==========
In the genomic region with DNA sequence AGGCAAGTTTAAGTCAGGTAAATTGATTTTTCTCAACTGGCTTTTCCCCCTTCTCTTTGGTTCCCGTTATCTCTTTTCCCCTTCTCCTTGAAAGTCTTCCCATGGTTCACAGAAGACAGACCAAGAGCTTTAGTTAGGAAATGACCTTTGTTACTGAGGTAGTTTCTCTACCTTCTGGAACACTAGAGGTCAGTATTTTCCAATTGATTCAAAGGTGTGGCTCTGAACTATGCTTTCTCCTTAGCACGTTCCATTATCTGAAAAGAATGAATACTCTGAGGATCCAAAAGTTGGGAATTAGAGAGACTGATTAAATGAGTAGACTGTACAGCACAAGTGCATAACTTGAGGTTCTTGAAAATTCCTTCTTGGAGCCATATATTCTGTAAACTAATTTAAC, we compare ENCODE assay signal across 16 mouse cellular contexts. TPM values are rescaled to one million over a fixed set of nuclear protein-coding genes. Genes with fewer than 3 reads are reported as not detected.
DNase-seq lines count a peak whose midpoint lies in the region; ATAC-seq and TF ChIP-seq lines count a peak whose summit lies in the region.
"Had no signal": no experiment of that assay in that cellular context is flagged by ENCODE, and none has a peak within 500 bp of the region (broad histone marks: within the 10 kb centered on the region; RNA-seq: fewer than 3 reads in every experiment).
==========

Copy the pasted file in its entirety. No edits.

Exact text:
In the genomic region with DNA sequence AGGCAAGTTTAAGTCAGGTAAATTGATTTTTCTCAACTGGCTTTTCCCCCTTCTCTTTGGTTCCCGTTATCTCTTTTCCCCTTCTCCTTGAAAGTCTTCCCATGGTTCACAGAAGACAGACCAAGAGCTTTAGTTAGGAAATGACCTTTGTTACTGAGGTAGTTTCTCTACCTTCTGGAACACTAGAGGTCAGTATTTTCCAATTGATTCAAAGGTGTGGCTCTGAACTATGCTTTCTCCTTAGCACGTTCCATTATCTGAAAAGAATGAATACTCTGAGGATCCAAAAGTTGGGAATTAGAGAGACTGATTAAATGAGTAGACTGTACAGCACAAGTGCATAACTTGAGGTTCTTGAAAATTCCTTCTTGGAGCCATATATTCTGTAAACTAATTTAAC, we compare ENCODE assay signal across 16 mouse cellular contexts. TPM values are rescaled to one million over a fixed set of nuclear protein-coding genes. Genes with fewer than 3 reads are reported as not detected.
DNase-seq lines count a peak whose midpoint lies in the region; ATAC-seq and TF ChIP-seq lines count a peak whose summit lies in the region.
"Had no signal": no experiment of that assay in that cellular context is flagged by ENCODE, and none has a peak within 500 bp of the region (broad histone marks: within the 10 kb centered on the region; RNA-seq: fewer than 3 reads in every experiment).